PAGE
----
Bitrate and Resolution Explained by SCK
Hey everyone, Joe from SCK, and today we’re going to talk about Bitrate and resolution, as well as a bit about framerate. You have heard these terms thrown around before, not just in the CCTV field but just about anywhere. That is because they are fundamental concepts as it relates to the recording and storing of digital video/audio files. No matter what type of recorder you have, be it an NVR, or DVR, IP cameras or COAX cameras, these concepts play a role as it pertains to the file size and quality of your recordings- and therefore how much data you’re able to store- and how much you’re able to see clearly. We’re going to define Bitrate and resolution, as well as a framerate. Then we’re going to explain how framerate, bitrate, and resolution all relate together.
First, let’s talk about Resolution-
To understand resolution you first need to know what a pixel is. In a digital image, hundreds, thousands, or millions of tiny dots are compressed together to make up the picture. The more pixels together, the sharper or more defined the image appears. Resolution is an expression of the total number of pixels in an image or video, so the higher the resolution, the higher the image quality. Some resolutions you might have heard before are 720p, 1080p, and 4k- or 2160p. Taking 1080p as an example this simply means there are 1080 lines of pixels, from the bottom of the screen to the top. Most of the time, this measurement is being shown in an aspect ratio of 16 x 9 meaning it also has 1920 Horizontal lines of pixels from the left of the screen to the right. This is also seen written as 1920×1080 rather than 1080p. This amounts to a total of 2 million pixels, and so you’ll also commonly see this resolution expressed as 2 MegaPixels.
Framerate is next
Framerate is a measurement of how many ‘still images’ per second are displayed to create the motion we see in a video. If you’ve ever looked into how movies are made, you probably know that a movie, or video, is thousands and thousands of still images being displayed in such rapid succession that our eyes perceive movement or fluidity. The more ‘frames’ or images that appear each second determines how fluid the image looks. Most of us have watched a movie before, and for a frame of reference, movies are almost always filmed in 24 FPS (frames per second). The higher the FPS, the smoother and more fluid the image looks, but more data will be needed.
What about bitrate?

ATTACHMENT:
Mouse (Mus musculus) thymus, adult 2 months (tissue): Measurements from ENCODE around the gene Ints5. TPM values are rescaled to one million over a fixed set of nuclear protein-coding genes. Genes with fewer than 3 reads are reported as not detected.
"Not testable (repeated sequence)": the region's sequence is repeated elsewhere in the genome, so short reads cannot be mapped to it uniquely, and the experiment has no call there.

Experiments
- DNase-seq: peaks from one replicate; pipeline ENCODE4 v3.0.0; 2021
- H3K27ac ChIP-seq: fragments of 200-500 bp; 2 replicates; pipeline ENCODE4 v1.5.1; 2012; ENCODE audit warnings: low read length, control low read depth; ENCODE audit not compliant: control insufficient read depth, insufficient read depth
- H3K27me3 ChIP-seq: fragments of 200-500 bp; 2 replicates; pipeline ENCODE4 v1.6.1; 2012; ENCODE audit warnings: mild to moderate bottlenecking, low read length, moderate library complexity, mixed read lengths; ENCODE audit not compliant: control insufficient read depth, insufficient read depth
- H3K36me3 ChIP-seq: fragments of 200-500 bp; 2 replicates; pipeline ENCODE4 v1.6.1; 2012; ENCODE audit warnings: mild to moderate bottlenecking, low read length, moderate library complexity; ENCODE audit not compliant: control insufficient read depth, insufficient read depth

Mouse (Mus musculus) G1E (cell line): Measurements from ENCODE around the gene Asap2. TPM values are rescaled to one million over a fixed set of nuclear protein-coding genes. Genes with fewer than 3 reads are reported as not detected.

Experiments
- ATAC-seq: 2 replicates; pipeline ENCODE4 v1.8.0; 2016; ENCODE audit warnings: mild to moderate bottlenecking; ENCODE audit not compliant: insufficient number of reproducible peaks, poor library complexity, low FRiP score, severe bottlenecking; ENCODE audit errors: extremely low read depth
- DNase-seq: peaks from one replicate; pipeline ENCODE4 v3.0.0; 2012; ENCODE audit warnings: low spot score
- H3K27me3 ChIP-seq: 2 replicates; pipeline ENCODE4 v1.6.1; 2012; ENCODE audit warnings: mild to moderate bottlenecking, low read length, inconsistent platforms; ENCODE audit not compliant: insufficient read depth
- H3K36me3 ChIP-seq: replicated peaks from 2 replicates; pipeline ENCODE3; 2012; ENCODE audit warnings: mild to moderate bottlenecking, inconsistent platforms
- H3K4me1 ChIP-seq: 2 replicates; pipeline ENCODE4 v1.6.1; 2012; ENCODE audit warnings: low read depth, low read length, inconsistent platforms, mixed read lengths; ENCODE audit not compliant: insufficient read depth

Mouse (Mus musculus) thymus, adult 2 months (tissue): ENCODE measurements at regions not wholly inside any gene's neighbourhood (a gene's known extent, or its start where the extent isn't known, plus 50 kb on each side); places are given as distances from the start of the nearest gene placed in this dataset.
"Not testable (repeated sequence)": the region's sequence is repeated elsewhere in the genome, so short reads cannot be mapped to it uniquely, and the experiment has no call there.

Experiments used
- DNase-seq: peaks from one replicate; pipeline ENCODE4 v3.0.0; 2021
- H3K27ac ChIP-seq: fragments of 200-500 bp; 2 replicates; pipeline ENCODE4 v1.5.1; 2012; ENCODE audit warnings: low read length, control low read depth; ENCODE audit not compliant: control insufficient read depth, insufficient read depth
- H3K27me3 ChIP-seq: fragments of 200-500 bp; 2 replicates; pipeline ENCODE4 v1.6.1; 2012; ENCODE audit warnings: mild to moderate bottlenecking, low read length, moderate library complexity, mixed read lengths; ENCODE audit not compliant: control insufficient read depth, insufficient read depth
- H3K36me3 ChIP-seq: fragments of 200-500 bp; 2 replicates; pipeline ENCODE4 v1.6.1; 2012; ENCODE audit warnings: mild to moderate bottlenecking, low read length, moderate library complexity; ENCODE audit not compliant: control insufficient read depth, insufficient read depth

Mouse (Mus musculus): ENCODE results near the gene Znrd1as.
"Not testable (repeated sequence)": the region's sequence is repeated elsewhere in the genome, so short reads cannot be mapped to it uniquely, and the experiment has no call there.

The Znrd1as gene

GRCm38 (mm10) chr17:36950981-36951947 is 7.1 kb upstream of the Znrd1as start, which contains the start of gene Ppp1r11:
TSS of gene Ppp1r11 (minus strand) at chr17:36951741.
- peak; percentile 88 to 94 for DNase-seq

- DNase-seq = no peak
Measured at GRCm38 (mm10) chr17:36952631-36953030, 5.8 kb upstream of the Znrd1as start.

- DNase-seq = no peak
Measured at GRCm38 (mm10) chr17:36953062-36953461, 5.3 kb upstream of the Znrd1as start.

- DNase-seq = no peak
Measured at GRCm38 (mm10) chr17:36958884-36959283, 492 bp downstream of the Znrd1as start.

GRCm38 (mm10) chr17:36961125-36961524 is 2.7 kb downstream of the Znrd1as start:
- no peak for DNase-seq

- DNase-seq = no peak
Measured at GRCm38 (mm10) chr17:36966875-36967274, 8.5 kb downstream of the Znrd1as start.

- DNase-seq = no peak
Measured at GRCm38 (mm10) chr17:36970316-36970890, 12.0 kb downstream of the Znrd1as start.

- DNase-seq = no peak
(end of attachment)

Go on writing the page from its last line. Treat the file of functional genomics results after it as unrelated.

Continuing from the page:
The last factor in play is bitrate. In still images (JPEGs and other picture files), the resolution of the single image is a direct correlation to filesize. However, in video files made up of multiple images bitrate is what determines the final file size in any particular video file. In short, bit-rate is the measurement of how much video data exists per second of video footage. It is usually shown as Kilobits per second.- or KBPS. Ultimately the bitrate of the file over the length of time of the video file is what is results in the video’s file size.
Framerate, Bitrate, and Resolution and their relationship.
For non-CCTV applications like video editing for TVs, movies, or streaming, bitrate is usually determined by the resolution and framerate of the video your encoding. Setting a resolution for your encode of a 4k file at 30 FPS will cause the encoding program to choose a bitrate high enough for this purpose.
However, in the CCTV field being in control of how much data you use is very important, and so choosing bitrate is something we can manually set. With CBR- or constant bitrate- you’re given the ability to manually set the bitrate of your video data. Whatever you set this value to will determine the file size per second of video your recording. However, it’s important to choose a bitrate that will make sense for the frame rate and resolution you want to use. Set your bitrate too high, and you’ll consume more data than needed to match your video quality. In this case, your image will look great but you’ll have way less total footage. Set the bitrate too low, and your image quality will suffer in order to ensure the framerate is kept at the selected value. In that case, you’ll get a much lower quality-looking image than the resolution set would normally appear.
Let’s think of it in terms of water filling a glass. In this example, The glass is the bitrate, and the water is the Video data made of both Frame Rate and resolution. For a 1080p file at 30 fps – generally, it’s recommended with recorders to have a minimum bitrate of 2500 kbps to maintain nearly no loss in picture quality while maintaining a fair file size. so let’s say this glass is 2500, and our water (video data) is 1080p at 30 FPS. When we pour our water in, it fits in the glass. What would happen though if we limited the bitrate to say 1000 kbps – and therefore made the glass smaller.
Well as you can likely guess, the same amount of water no longer fits in the glass. In order to be fit into this file size, some quality data is lost as part of the exchange. You’ll fill the glass, but some water ends up poured off the sides (lost data). when using CBR, choose a bitrate suited for your quality and framerate.
Now with VBR, or variable bitrate, the bitrate itself will fluctuate within a given range. What this does is allow you to choose a resolution and framerate you like, and based on the number of changes in the scene that would justify the need for more frames or quality of image, the bitrate will raise or lower itself at a moments notice to compensate. Scenes with little movement or change will stay at a lower bitrate until the scene has movement which causes the bitrate to raise.